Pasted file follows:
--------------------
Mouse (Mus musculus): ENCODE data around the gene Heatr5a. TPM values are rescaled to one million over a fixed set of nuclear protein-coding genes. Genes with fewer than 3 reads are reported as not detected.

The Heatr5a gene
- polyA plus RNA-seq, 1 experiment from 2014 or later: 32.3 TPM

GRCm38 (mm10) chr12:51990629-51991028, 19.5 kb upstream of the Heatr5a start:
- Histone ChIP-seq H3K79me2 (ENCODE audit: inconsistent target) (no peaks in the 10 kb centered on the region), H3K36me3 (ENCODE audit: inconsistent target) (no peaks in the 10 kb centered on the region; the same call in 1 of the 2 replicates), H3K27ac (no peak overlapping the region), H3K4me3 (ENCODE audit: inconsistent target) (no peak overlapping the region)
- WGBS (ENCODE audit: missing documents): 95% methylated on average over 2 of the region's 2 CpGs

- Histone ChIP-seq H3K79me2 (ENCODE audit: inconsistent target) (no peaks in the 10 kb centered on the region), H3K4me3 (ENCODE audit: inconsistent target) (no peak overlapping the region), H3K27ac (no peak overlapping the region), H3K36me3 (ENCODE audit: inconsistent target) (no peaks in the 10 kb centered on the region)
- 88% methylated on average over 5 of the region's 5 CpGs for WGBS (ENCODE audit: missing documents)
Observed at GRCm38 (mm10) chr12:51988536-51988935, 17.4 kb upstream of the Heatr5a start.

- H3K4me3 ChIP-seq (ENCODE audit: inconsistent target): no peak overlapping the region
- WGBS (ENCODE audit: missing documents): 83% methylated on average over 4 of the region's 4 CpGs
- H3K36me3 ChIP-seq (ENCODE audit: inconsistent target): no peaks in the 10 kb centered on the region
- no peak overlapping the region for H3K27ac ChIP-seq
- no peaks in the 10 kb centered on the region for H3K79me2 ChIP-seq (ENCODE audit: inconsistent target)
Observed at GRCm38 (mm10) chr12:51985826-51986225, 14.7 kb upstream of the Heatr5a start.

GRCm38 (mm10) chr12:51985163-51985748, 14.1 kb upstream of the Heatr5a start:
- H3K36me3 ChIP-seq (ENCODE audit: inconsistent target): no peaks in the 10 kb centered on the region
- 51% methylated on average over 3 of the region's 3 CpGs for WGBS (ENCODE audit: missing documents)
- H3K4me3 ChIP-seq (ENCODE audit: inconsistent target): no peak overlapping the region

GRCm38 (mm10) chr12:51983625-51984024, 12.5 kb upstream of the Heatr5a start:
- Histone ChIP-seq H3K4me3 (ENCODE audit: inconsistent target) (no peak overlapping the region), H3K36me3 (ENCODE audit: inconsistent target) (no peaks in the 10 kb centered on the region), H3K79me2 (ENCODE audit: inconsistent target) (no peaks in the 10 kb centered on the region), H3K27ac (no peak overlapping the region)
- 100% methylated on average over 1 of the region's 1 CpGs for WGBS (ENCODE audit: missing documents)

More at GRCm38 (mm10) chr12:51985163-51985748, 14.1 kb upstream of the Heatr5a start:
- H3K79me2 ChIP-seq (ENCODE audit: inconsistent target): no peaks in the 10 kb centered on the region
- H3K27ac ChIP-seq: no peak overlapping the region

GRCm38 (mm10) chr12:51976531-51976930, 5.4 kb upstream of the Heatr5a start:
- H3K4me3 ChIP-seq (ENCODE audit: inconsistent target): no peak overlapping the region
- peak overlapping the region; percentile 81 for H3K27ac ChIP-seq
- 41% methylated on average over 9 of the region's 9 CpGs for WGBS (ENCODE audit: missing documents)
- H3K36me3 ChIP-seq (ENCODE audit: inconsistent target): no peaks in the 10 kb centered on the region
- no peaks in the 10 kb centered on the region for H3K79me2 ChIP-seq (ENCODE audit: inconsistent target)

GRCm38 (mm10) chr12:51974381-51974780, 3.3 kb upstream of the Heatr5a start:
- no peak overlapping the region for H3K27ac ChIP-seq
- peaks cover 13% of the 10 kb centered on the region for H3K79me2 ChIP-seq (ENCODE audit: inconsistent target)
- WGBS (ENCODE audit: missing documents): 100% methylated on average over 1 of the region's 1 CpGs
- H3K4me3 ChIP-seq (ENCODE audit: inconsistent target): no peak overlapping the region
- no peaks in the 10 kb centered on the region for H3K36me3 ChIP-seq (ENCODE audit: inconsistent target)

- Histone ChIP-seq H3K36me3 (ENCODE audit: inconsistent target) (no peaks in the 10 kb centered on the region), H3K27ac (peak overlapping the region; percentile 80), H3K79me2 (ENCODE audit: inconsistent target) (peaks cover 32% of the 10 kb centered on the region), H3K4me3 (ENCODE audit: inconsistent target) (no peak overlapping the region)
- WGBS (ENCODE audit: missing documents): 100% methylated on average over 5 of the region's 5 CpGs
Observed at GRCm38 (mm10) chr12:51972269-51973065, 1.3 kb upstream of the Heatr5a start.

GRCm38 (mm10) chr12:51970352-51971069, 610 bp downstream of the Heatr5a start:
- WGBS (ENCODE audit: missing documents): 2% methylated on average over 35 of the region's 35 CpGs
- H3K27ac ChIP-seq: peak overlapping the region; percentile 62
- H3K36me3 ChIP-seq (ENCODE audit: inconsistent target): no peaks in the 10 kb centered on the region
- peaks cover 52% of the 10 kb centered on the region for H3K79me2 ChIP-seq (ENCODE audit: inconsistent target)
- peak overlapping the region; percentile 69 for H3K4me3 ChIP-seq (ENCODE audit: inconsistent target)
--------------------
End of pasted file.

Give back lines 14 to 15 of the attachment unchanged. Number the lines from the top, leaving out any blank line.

- no peaks in the 10 kb centered on the region for H3K79me2 ChIP-seq (ENCODE audit: inconsistent target)
Observed at GRCm38 (mm10) chr12:51985826-51986225, 14.7 kb upstream of the Heatr5a start.